As more and more assets are invested in portfolios that consider environmental,
social and governance (ESG) factors, researchers are attempting to better measure
the effectiveness of so-called “impact investing,” both in terms of financial performance
and as it pertains to meeting the moralistic goals of ESG.
According to a new analysis published by the Center for
Retirement Research at Boston College, “New Developments in Social Investing by Public Pensions,”
public pension funds continue to engage in social investing, most recently
divesting from Iran and fossil fuels, for example. Other institutional investors,
from corporate-sponsored 401(k) plans to university endowments, are making
investments that utilize “ESG screens,” and still more are instituting a combination
of traditional and ESG investing.
CRR observes there is an
increasing amount of empirical evidence across each of these approaches
that shows incorporating ESG factors into investment decisions can at least marginally
improve the investment selection process and enhance risk-adjusted returns.
After all—it’s no real surprise that publically traded companies that utilize their
resources more efficiently and which process waste and address social/environmental
challenges more skillfully than their competitors would also perform better financially,
especially over long-term investment horizons.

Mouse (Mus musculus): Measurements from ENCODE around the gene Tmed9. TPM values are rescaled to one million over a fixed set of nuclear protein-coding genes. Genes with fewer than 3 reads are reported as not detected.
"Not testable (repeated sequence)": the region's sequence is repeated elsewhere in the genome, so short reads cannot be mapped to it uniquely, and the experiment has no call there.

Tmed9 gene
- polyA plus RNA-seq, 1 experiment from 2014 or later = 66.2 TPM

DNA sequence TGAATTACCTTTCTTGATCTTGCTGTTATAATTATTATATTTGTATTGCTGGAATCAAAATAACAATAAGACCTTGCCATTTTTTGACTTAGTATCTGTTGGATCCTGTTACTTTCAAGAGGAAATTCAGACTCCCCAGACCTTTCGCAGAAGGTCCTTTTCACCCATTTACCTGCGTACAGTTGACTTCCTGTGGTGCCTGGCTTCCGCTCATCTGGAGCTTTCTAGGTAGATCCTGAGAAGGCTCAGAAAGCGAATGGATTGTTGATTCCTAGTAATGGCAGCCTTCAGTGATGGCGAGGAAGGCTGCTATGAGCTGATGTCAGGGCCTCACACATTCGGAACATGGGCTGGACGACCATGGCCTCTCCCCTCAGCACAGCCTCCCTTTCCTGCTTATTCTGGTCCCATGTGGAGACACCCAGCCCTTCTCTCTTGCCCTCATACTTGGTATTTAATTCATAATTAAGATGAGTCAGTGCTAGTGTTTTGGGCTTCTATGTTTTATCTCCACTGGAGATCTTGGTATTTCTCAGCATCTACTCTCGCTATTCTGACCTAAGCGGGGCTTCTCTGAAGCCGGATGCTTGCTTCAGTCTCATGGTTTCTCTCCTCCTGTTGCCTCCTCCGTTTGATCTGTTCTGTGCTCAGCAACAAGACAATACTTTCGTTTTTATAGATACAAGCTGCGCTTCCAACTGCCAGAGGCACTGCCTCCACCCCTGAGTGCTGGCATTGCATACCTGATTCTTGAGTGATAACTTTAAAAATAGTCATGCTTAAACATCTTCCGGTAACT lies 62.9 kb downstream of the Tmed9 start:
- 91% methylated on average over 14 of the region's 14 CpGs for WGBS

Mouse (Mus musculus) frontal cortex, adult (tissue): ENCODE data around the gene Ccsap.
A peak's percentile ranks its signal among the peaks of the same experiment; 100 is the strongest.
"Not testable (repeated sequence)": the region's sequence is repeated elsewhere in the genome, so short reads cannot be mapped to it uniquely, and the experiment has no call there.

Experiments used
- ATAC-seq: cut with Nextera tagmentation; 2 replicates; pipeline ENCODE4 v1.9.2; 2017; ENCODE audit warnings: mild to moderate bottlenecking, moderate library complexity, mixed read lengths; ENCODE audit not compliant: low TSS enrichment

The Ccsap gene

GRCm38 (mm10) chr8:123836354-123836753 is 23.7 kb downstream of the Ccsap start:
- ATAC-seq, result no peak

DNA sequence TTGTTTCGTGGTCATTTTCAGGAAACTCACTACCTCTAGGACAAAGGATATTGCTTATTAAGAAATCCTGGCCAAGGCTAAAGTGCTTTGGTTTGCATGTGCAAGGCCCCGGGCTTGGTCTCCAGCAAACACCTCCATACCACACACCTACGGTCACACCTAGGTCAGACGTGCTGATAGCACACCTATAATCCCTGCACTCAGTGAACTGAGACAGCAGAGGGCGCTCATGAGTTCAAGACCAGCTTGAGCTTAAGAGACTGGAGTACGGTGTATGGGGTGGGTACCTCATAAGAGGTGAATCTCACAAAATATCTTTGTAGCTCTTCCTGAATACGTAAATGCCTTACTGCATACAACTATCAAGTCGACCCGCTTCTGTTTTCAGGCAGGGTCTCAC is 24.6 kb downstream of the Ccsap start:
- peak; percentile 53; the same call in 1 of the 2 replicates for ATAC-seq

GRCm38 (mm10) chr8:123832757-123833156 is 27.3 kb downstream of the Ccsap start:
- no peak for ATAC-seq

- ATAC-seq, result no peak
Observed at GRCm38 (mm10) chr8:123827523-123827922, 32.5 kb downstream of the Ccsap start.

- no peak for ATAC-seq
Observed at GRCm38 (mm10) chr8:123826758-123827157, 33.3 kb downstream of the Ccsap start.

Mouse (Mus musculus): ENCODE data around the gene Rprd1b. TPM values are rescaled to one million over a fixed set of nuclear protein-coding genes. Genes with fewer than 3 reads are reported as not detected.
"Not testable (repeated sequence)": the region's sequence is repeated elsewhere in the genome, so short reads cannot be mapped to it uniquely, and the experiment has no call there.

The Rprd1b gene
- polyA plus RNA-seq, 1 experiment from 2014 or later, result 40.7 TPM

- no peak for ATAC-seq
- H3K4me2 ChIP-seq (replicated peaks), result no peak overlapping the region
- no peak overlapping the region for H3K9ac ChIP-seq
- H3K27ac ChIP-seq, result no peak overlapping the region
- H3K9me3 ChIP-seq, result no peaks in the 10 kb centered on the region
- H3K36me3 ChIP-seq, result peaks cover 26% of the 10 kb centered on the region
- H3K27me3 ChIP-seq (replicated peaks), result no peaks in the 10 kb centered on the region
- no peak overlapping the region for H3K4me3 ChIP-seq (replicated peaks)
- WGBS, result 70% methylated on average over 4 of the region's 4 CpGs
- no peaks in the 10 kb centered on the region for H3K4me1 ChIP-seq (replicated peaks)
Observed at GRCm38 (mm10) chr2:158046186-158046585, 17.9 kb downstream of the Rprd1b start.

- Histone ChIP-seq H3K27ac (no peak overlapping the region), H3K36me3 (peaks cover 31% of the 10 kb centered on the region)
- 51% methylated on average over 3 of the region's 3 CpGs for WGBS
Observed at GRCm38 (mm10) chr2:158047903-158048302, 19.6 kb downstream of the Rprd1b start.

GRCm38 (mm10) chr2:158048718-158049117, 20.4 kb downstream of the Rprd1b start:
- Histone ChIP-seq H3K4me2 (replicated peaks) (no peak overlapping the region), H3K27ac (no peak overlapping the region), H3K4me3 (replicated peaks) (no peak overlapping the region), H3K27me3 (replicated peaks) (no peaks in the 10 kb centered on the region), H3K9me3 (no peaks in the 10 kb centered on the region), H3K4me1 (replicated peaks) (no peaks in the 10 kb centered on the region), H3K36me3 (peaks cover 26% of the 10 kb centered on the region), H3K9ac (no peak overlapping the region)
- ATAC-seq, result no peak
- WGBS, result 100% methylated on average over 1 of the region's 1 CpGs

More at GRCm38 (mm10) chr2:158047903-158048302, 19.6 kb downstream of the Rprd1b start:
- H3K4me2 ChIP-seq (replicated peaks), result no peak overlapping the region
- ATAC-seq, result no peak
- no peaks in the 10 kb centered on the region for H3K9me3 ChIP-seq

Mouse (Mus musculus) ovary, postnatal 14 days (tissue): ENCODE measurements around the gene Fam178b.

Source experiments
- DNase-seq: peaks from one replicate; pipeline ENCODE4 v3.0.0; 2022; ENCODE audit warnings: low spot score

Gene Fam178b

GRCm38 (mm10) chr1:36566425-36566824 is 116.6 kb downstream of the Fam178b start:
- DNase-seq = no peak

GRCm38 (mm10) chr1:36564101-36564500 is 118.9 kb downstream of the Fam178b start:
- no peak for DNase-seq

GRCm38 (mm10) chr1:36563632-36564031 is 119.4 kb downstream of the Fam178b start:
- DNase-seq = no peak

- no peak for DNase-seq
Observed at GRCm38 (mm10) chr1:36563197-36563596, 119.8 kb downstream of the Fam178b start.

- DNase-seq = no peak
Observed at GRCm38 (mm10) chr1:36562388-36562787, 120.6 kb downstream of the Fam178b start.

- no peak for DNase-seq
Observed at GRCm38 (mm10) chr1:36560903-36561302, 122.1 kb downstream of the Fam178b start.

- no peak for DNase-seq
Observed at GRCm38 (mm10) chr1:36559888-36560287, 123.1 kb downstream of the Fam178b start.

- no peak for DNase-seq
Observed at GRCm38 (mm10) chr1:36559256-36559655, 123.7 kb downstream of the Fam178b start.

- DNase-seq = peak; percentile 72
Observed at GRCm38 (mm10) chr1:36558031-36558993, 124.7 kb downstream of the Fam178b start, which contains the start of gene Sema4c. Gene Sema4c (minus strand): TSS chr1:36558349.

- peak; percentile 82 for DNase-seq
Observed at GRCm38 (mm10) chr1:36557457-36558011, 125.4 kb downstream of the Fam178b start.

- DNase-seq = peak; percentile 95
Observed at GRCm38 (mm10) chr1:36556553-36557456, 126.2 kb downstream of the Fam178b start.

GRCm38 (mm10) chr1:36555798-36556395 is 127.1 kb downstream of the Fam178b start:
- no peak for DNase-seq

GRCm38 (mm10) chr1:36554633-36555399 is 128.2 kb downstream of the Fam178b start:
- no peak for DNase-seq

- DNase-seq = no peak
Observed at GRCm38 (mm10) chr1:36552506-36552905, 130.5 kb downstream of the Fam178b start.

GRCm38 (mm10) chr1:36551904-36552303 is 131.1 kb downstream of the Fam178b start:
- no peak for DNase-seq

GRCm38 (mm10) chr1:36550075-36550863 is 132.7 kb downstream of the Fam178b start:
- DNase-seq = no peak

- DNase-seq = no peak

However, as in the wider market, there are many ESG or
impact investment programs available, some of which will outperform and many more
that will not. Put simply, CRR says social investing by large-scale
institutions is no sure-fire financial bet, and in fact such investing is more
likely to be detrimental to performance when it is so rigid as to declare whole
market segments, such as oil and gas development, off limits. Further,
especially in the public pension context, ESG investing can “conflict with the
views of beneficiaries and taxpayers, and interfere with federal policy.”
CRR adds that social and environmental investing is often
not very effective from a moralistic standpoint, either—because there is still
a preponderance of market participants who have no interest in ESG or impact
investing. In practice, as one large university endowment drops its shares in an
over-polluting petrochemical company, for example, other investors happily step
in to buy the divested stocks, potentially at a discount due to the large
volume being traded. Until this paradigm shifts, it will be very difficult for
ESG investments to deliver on their stated ethical and moralistic goals.
CRR concludes that, at least for public pensions in which
public taxpayer dollars are being invested and for which the state carries the
ultimate benefit liability, it is not an appropriate time to engage in social
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